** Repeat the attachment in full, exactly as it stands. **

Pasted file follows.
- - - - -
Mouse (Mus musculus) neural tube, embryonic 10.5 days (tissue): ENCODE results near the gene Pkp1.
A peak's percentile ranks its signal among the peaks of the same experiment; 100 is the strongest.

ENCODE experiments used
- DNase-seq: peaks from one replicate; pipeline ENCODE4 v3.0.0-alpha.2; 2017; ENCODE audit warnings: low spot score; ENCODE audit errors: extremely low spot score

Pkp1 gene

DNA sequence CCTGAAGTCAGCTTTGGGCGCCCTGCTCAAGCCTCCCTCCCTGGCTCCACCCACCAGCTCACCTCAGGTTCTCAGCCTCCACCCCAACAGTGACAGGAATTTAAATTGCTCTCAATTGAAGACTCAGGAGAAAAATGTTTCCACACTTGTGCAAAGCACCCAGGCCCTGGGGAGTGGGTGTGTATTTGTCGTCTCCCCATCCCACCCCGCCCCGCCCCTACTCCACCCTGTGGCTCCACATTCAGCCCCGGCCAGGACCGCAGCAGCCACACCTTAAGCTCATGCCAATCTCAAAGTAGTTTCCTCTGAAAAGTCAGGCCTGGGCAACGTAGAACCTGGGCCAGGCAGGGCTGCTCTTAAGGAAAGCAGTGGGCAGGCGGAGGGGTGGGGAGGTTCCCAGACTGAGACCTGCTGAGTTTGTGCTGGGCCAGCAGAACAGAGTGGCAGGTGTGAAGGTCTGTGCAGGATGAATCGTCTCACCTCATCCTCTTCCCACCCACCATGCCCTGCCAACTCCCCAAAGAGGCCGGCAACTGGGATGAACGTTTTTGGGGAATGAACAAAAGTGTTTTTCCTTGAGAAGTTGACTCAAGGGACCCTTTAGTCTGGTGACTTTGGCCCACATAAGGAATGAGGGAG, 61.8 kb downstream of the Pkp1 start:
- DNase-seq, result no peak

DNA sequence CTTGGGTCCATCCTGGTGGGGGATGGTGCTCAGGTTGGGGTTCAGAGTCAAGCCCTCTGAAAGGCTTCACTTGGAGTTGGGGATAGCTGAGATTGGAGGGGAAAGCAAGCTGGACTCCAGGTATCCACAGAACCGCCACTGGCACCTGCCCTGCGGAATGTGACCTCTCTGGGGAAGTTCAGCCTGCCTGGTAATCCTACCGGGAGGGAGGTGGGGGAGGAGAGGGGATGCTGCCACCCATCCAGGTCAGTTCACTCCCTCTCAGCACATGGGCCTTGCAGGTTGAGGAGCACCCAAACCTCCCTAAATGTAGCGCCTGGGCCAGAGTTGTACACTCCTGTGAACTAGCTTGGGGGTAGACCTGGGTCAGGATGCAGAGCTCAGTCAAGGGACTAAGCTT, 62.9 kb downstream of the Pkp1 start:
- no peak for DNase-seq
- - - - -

Mouse (Mus musculus) neural tube, embryonic 10.5 days (tissue): ENCODE results near the gene Pkp1.
A peak's percentile ranks its signal among the peaks of the same experiment; 100 is the strongest.

ENCODE experiments used
- DNase-seq: peaks from one replicate; pipeline ENCODE4 v3.0.0-alpha.2; 2017; ENCODE audit warnings: low spot score; ENCODE audit errors: extremely low spot score

Pkp1 gene

DNA sequence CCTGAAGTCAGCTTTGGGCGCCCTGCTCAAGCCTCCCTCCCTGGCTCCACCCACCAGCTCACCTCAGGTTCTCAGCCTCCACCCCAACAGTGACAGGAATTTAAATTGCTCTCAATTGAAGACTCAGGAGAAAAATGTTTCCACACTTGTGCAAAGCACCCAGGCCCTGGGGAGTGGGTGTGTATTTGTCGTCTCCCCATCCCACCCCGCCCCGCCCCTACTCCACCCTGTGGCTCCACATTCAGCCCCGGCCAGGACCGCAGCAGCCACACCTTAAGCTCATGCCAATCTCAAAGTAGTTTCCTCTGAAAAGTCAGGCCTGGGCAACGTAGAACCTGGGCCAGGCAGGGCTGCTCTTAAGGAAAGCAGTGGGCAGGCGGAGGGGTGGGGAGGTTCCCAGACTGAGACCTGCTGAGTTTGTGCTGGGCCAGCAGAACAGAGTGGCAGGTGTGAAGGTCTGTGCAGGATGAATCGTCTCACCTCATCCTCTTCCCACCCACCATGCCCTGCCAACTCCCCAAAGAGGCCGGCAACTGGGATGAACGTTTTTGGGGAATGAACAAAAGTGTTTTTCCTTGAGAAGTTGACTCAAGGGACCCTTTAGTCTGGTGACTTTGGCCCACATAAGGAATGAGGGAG, 61.8 kb downstream of the Pkp1 start:
- DNase-seq, result no peak

DNA sequence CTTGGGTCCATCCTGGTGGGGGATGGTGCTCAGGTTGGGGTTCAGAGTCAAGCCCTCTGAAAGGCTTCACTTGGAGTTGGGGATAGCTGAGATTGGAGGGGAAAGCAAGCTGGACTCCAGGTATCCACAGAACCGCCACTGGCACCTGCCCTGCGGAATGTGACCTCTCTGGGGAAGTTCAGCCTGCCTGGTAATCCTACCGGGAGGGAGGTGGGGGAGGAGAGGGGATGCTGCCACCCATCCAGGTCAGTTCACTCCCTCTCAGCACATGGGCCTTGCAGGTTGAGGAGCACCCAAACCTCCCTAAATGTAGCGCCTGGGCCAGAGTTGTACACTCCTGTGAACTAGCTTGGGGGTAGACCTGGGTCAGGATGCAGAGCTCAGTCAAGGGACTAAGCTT, 62.9 kb downstream of the Pkp1 start:
- no peak for DNase-seq